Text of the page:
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Huron via the Winfield 4x4 TH
Trip Report

Huron via the Winfield 4x4 TH

 

Page Type: Trip Report

Location: Colorado, United States, North America

Lat/Lon: 38.94530°N / 106.4375°W

Object Title: Huron via the Winfield 4x4 TH

Date Climbed/Hiked: Jul 23, 2003

 

Page By: rob_runkle

Created/Edited: Jul 30, 2003 /

Object ID: 169005

Hits: 1997 

Page Score: 0%  - 0 Votes 

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Mount Huron (14,003 feet)
Via Winfield 4x4 Trailhead
July 23, 2003

Sam and I chose Huron for today, because we wanted to have a reasonably easy peak as kind of a rest day. Little did we know that Mother Nature would provide us with additional miles and vertical, making a 5 hour day into a 7.5 hour one.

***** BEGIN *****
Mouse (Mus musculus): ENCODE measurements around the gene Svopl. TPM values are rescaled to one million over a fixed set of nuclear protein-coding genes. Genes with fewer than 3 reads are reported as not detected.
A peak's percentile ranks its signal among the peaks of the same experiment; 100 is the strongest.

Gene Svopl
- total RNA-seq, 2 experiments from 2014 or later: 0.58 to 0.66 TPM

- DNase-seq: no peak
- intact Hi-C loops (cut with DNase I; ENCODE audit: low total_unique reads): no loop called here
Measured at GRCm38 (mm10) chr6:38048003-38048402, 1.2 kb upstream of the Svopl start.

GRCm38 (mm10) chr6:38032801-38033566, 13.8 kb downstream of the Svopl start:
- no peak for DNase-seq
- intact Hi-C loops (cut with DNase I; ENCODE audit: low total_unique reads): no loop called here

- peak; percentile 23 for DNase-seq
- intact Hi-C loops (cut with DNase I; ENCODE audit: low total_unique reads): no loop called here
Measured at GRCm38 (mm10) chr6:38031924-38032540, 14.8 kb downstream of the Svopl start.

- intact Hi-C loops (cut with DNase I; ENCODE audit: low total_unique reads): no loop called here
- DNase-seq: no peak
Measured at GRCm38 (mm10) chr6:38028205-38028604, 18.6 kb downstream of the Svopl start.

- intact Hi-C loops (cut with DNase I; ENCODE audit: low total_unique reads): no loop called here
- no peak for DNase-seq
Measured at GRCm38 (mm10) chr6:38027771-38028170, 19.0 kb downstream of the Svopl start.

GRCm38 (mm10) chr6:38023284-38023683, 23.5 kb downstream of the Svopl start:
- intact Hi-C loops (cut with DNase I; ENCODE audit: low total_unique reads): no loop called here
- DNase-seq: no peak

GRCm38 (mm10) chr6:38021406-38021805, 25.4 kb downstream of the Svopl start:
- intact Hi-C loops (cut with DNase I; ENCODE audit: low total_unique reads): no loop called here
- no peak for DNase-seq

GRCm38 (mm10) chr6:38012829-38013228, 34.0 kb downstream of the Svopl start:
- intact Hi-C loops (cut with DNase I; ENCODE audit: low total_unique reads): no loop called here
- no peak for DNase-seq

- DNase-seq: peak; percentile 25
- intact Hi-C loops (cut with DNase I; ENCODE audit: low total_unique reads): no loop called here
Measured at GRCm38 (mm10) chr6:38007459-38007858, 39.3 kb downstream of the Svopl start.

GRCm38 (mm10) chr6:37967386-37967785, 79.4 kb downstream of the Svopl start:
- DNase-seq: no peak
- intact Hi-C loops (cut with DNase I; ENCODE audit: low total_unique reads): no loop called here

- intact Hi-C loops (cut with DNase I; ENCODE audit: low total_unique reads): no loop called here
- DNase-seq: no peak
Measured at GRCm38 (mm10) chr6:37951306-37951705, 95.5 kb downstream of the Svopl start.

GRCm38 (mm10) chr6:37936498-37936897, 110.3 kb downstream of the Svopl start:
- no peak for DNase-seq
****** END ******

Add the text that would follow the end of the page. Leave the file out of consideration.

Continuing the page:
We started by further abusing our SUV rental by bringing it up the 4x4 road from Winfield. This was 2 miles where we truly tested the ground clearance of this vehicle. It passed! By the time we got to the 4x4 trailhead, it was 8:00am. This was a relatively late start, but for this short summit, we thought we were in good shape. From the 4x4 trailhead, the CFI trail headed left, just before the road gate. The beginning of the trail was very gentle switchbacks, which made for a very slow elevation gain. Once the switchbacks started to break treeline, there was a wonderful South view of the Three Apostles. Eventually the trail came up out of the treeline completely, and you could clearly see that the intended route was up the Northwest ridge. First, though you have to cross a beautiful, open meadow area with a small lake, plenty of small creeks and wild flowers. After crossing this meadow, the trail has a stair climb up onto the ridge. The trail up the ridge is a little bit steeper than the previous trail, but it is class 1 in my opinion. At about 13,300 ft, the trail finally turns into what I would call class 2.